Saturday, December 27, 2008

Ben Bova: It’s best to prepare for the worst on global warming

Physicist and science fiction writer Ben Bova recently wrote about climate change in the Naples News (Florida): …Assertions and accusations are not facts. Wishful thinking or political opposition are not measurements. OK, I don’t much like Al Gore either, but his exaggerations about global warming don’t mean that the globe isn’t warming.

If man-made emissions of greenhouse gases are a critical factor in global warming, that’s good news! If we’re the cause we can do something about it.

…How will the world’s political situation change when millions, perhaps billions of people have to leave their homelands because of droughts or floods? We have terrorism and wars today; tomorrow might see much, much worse.

Climate change might not come gradually, either. In the past, severe changes in climate have overtaken the world in the span of a few decades. The gradual changes we measure today may reach a tipping point, a sort of “greenhouse cliff,” where the global climate shifts too rapidly for us to protect ourselves from its drastic effects.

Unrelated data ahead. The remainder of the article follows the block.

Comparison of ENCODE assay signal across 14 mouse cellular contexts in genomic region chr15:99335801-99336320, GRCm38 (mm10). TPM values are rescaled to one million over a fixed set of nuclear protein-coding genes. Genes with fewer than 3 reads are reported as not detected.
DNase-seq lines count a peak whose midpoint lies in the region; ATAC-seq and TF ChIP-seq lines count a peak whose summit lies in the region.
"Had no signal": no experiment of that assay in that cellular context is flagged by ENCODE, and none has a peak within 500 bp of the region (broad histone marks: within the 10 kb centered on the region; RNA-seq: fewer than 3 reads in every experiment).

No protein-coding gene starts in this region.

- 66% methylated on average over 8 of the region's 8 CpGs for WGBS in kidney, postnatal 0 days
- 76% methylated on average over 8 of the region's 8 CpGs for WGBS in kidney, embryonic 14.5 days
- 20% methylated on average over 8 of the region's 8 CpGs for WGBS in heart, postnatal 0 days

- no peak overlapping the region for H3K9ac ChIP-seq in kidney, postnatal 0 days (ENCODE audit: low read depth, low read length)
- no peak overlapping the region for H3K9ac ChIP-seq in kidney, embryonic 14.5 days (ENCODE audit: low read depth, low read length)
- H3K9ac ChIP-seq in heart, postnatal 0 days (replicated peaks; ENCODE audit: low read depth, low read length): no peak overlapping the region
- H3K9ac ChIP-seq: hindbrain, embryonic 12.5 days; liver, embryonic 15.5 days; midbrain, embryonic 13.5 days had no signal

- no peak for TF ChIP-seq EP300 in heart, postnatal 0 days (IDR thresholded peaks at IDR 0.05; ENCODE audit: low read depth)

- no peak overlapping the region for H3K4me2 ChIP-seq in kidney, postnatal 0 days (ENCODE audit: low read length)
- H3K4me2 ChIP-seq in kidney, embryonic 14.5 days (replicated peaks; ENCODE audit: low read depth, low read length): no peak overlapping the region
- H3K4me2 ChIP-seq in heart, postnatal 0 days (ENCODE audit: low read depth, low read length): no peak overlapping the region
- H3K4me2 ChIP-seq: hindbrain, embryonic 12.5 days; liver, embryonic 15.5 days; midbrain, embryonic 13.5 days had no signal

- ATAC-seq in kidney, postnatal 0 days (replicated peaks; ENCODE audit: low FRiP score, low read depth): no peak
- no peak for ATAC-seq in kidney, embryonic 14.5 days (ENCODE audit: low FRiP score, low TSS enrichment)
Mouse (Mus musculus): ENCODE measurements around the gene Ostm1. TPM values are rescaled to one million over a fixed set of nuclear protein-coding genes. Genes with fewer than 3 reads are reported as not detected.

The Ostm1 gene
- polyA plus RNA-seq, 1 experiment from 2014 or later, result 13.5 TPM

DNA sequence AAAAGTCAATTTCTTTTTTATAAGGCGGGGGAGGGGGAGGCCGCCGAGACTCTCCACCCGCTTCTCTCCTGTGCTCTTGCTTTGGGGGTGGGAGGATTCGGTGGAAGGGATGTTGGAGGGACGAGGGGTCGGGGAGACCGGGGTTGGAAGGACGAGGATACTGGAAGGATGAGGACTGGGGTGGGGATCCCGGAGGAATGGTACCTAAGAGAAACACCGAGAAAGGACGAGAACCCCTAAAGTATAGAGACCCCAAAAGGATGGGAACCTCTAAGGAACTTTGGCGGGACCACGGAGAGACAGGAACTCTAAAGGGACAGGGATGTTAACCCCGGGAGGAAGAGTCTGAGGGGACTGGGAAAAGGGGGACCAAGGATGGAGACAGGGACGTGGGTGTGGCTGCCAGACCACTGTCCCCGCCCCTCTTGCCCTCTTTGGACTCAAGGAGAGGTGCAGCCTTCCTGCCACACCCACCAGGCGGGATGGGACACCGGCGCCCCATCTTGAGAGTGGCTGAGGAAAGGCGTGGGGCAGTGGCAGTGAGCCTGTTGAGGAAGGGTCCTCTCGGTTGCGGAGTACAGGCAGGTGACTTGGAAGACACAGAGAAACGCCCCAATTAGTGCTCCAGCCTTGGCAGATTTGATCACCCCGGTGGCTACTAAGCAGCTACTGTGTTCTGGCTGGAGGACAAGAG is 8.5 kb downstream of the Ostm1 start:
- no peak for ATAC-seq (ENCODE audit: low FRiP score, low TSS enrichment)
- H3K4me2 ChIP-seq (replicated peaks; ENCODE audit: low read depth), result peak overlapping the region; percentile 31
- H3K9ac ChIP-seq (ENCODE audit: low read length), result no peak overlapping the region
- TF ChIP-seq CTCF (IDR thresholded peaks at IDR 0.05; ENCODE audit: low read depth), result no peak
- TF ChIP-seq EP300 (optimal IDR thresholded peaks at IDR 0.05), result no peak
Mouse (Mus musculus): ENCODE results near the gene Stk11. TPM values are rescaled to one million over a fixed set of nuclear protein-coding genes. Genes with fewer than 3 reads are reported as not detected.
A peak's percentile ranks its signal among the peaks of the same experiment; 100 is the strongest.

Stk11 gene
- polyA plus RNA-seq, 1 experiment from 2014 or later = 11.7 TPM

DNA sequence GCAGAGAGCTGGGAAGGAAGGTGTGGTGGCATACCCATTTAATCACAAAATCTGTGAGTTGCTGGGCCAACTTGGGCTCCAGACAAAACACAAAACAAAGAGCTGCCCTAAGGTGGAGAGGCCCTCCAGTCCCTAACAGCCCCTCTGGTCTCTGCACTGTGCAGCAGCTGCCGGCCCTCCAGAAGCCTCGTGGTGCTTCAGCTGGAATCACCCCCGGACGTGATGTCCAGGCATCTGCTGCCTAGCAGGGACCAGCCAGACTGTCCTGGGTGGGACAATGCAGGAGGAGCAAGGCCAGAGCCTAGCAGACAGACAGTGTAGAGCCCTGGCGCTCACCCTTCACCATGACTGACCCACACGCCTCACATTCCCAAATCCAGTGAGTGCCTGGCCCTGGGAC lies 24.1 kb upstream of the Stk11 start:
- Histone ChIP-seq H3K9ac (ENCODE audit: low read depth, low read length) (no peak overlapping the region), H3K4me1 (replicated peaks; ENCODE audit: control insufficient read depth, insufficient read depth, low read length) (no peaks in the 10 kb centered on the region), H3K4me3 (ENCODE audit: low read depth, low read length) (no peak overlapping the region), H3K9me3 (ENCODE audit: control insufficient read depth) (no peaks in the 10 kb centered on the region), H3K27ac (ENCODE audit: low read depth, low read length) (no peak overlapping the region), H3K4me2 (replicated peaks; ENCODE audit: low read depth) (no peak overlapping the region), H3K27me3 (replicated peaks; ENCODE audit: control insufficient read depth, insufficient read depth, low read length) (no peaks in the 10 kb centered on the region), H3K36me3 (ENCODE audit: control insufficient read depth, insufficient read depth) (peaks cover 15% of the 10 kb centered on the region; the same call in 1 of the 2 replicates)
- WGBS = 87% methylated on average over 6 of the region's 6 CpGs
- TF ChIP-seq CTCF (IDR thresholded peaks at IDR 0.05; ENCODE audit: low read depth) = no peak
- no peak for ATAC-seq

One reader offered a semi-practical suggestion. Pointing out that methane is also a potent greenhouse gas, he proposed a “flatulence tax” on the 6 billion humans who are expelling tons of methane into the atmosphere every day. Apparently such a tax has already been considered in Alabama — on the cows, sheep and other farmyard animals that contribute methane to the atmosphere.

Seriously, though, to me it seems better to prepare for the worst. Instead of denying the obvious, we should take steps now to reduce our use of fossil fuels, to develop new and clean sources of energy, to change the world in the direction we want to go, rather than be overtaken by disaster.

Earth seen from Apollo 17

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